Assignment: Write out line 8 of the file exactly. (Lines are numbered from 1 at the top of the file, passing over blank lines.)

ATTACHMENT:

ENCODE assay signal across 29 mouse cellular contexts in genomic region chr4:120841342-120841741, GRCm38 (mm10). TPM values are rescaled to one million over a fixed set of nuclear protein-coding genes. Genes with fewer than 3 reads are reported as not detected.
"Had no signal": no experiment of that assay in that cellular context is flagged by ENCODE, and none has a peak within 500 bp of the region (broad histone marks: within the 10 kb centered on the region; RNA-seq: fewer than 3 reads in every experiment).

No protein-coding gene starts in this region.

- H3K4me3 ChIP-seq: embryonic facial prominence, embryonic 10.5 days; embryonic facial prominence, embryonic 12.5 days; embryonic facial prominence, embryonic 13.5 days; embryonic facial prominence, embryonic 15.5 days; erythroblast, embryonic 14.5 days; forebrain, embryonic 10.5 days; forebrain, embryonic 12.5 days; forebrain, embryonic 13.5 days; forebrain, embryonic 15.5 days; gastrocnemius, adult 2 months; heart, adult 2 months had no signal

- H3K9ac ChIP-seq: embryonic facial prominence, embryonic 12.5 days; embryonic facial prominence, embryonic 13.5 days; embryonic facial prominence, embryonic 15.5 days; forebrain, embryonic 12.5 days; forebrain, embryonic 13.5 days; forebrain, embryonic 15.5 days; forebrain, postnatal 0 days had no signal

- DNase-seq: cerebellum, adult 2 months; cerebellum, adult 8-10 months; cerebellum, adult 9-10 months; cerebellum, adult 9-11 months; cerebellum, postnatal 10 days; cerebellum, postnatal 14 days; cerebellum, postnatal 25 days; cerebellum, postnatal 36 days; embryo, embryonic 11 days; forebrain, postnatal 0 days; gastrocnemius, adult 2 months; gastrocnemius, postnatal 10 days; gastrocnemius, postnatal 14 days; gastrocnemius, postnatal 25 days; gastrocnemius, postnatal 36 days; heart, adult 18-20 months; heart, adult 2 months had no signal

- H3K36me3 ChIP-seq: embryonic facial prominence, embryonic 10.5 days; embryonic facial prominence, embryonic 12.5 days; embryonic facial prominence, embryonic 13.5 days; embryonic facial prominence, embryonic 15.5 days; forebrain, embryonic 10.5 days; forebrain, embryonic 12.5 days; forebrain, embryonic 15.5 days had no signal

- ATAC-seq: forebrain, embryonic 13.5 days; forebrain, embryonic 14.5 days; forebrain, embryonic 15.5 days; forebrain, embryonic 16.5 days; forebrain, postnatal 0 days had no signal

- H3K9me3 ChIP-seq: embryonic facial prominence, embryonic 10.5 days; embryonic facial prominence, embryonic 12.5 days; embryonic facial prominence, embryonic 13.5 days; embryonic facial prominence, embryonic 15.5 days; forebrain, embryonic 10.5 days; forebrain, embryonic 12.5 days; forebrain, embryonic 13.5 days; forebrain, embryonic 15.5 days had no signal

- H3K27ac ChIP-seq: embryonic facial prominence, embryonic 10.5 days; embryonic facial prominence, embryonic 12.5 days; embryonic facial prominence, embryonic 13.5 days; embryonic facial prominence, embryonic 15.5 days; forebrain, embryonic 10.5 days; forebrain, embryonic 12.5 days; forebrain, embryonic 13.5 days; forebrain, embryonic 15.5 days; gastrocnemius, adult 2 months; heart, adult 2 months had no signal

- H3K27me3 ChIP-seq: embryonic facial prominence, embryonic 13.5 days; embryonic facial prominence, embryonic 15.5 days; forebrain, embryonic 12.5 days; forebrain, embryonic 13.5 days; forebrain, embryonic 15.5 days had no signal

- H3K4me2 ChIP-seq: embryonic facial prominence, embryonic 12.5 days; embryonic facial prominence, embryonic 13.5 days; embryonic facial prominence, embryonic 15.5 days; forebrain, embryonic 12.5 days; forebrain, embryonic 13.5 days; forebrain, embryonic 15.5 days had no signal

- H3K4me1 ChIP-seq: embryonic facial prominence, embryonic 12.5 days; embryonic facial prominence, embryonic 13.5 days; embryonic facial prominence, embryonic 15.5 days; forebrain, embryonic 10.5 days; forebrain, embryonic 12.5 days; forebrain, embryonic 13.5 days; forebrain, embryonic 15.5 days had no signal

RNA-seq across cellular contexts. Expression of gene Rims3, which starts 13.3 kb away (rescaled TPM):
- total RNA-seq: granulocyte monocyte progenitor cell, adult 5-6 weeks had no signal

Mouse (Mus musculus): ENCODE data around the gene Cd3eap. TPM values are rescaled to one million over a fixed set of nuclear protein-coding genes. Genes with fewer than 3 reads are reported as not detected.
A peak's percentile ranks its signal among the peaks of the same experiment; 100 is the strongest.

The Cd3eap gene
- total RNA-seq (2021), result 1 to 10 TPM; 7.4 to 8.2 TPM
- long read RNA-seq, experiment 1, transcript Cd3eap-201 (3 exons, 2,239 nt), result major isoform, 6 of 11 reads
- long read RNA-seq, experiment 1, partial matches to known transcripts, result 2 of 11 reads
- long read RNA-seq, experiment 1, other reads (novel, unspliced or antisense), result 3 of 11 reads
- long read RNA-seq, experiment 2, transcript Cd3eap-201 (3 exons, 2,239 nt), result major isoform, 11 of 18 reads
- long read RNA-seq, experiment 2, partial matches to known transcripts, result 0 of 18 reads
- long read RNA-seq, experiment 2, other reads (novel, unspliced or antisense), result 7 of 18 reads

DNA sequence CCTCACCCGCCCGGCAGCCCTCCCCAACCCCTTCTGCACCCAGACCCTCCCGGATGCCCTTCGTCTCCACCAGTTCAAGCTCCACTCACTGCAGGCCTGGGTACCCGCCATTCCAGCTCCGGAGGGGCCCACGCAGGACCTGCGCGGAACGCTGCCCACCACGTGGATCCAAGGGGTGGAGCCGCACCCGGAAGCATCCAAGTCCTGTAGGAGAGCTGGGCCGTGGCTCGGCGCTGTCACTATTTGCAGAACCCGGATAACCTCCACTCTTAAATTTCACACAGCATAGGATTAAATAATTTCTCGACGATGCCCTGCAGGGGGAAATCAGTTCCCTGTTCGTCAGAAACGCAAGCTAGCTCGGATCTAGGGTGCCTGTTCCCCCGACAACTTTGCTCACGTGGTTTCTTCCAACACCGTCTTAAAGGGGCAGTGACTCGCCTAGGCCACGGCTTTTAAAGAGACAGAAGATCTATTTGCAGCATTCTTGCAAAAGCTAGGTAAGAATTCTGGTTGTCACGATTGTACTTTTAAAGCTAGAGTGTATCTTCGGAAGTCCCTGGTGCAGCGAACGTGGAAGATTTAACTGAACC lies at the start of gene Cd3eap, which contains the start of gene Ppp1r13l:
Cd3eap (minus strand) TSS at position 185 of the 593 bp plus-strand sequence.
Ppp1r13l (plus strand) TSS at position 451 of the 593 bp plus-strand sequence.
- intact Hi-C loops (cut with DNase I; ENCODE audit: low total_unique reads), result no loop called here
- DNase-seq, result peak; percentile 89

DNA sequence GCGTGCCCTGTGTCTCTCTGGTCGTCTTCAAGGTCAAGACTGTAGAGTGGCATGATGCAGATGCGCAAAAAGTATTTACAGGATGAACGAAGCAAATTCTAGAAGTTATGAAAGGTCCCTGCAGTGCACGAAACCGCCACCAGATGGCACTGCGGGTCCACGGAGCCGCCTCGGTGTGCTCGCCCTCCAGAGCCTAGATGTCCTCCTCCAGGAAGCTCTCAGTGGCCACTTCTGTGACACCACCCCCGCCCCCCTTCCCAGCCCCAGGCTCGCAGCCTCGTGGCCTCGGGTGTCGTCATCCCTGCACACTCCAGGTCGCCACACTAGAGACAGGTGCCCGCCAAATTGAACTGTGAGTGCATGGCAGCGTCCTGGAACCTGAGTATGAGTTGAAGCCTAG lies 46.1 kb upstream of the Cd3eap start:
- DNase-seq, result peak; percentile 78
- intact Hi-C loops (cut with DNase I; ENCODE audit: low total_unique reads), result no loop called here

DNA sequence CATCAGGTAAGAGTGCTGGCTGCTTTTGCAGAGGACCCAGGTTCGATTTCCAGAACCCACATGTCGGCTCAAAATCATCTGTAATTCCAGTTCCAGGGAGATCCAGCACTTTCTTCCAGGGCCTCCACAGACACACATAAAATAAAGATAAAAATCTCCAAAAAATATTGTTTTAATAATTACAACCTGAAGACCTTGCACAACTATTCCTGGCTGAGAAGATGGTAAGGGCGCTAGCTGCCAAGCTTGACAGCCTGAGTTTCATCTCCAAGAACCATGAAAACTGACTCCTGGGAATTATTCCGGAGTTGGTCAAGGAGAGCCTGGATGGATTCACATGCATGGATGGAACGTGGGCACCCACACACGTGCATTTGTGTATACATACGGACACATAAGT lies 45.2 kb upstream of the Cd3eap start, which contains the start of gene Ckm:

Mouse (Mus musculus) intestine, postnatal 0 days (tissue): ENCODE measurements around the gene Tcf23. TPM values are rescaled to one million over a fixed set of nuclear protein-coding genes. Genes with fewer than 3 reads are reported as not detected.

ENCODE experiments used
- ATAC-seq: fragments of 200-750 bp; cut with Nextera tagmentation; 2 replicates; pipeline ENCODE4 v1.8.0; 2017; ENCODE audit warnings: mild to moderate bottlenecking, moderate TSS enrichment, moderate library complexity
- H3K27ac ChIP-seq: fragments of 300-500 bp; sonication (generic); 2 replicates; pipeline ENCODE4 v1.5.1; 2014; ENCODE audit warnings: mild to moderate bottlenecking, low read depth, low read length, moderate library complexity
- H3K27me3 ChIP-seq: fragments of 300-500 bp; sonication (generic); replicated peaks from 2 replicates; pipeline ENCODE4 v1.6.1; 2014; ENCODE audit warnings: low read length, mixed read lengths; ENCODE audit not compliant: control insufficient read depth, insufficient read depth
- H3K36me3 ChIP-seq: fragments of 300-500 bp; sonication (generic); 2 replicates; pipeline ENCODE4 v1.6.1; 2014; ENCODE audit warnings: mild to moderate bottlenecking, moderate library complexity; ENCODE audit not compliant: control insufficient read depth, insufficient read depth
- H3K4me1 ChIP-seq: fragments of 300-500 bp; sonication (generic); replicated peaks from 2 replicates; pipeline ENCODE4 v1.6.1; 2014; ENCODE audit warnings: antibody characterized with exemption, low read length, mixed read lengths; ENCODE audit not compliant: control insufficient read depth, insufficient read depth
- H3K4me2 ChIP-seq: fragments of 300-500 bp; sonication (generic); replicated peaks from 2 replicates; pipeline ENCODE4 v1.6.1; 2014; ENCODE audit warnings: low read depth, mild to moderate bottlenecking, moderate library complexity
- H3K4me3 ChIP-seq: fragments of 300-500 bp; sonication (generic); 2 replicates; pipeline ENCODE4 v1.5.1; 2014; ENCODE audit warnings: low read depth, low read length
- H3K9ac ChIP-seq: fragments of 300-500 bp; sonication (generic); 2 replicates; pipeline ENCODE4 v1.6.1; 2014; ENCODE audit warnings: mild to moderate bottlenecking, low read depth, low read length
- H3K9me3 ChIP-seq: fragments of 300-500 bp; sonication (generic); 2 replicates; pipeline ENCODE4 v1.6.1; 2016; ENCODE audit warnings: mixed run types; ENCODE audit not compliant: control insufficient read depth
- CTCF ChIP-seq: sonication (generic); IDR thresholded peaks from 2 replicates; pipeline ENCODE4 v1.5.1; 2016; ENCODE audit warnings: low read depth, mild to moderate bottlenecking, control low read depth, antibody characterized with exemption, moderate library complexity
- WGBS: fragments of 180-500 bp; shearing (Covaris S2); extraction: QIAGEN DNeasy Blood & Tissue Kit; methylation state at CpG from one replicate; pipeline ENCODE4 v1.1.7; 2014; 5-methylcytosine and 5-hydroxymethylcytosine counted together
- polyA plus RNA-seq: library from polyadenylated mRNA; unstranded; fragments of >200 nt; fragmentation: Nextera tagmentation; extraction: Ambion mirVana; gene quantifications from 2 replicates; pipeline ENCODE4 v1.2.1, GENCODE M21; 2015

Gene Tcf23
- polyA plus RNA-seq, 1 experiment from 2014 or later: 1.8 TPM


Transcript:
- ATAC-seq: forebrain, embryonic 13.5 days; forebrain, embryonic 14.5 days; forebrain, embryonic 15.5 days; forebrain, embryonic 16.5 days; forebrain, postnatal 0 days had no signal